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SXSW 2006: Day 1, or ‘Are You Going to SXSW?’


For years publicists would ask me that question, and I’ve always heard it like the regretful chorus to Scott McKenzie’s “Are You Going to San Francisco?” (well, as a history-fucked Gen Xer, I’m supposed to hear that song as regretful). But some academic stars collided (and hey—I wrote a strong “I am Gen X, hear me roar!” statement of purpose) and I wound up at the University of Texas—Austin.

Of course, that’s only a quarter of the battle. Just existing in Austin doesn’t guarantee you entry to even C-list bands at the piggiest music (biz) festival in the world. You need some sort of institution to sponsor you for the coveted badge (thanx vermillion, Voice/Chuck Eddy!). Then it helps if said institution pays for travel/hotel (cough! Cough!). But even the badge won’t get you into the A-plus shows (witness the many movie stars who failed to wait through the two hours of lesser acts that was necessary to see MIA last year).

One rung down are those with wristbands. At $150-$175 (or more; one chap tells me that they’re going for as much as $250 on eBay), a wristband will definitely give you primo blog fodder. But you are second priority after badge holders at any venue. Outside hot tickets, you are placed into another line—the have lesses to the badges/haves.

And in the sludge, there are the walkups who pay for each show. None of these shows can have any bees buzzing around them because you just will not get in. If you any voice, however, you can become an early adopter of next year’s Franz Ferdinand or Arctic Monkeys.

Clearly, not a place for socialism to flourish. But why do so many people want to take part in SXSW. Because Austin during Spring Break actually does feel like Haight & Asbury c.1967 (I should know; I wasn’t there).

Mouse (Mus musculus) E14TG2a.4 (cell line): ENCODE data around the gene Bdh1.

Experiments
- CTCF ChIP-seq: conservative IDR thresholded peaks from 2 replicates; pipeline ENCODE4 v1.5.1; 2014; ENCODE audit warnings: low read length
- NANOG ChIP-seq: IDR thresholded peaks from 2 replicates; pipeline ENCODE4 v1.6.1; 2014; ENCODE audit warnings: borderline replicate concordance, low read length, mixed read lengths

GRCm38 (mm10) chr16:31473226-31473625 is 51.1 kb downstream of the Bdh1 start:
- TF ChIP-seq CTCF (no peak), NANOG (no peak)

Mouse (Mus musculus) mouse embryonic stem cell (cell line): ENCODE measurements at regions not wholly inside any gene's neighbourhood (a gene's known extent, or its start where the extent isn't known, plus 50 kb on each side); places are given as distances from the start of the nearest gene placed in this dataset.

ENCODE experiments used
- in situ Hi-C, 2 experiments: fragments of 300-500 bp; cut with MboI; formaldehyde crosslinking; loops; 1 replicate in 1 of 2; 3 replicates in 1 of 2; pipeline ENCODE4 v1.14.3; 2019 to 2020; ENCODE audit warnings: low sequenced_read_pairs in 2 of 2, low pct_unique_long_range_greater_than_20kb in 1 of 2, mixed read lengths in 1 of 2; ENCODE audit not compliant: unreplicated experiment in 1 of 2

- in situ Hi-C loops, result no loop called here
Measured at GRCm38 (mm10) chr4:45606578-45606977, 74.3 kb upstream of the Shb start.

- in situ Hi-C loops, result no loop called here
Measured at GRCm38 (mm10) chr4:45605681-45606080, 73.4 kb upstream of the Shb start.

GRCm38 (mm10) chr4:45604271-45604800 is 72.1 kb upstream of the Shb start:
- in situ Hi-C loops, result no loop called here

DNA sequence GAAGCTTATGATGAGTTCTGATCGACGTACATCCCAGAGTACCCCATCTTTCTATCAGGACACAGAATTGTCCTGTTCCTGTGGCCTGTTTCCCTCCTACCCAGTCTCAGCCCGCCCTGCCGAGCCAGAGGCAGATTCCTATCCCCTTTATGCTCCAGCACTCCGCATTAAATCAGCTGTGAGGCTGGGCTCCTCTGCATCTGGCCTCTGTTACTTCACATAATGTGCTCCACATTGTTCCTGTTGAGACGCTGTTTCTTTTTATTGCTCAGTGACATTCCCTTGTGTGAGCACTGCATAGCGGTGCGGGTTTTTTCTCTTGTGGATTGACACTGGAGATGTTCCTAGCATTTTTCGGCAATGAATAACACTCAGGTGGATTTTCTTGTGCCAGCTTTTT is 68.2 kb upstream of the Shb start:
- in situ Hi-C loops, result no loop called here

I came late to one panel—a crash course on internet resources for musicians. Moderator Scott Ambrose Reilly, of eMusic, averred that there are greater risks for online record stores in underreporting sales figures and that a keeps better business accounts than the entire music biz of the 1970s. Panos Panay, CEO of Sonicbirds, sat too far back from his microphone.

The touchingest moment of the day came from an earnest fella waiting in line to purchase a wristband. Actually, at this point, I hear that only badge holders can purchase a wristband so he may have been milling about to get someone to buy him one. My wristband purchase option was reserved for a high school buddy but the fella chatted me up anyway. Straight off the farm (or maybe merely feigning farm), he had that “aw shucks” kind of demeanor that made you just want to buy him a Grand Slam breakfast at Denny’s. He asked me which acts he should catch and I told him Lady Sovereign. I explained her appeal quite earnestly myself. He listened and after a beat said “I just want to hear something that’s going to make me dance.” I know that reads trite here on the Voice website. But I wanted to melt. I half expected him to start spinning a loom (if that’s what you do with looms). Or at least use a dial-up modem.

In any event, Lady Sovereign, fella.


Above is a convention center’s eye pic of the “Canadian Blast BBQ Shindig” showcasing bands from that greatest of all nations. Brought to you by The Canadian Consulate General in Dallas (now I know where to exchange all my leftover loonies and twonies). Notice (duh) the logo for Vancouver hip-hop crew Swollen Members on the tour bus. If you are Canadian, you know their name as well as you do Mariah Carey’s. Due to Canadian content laws, they’re jammed onto radio/video playlists.

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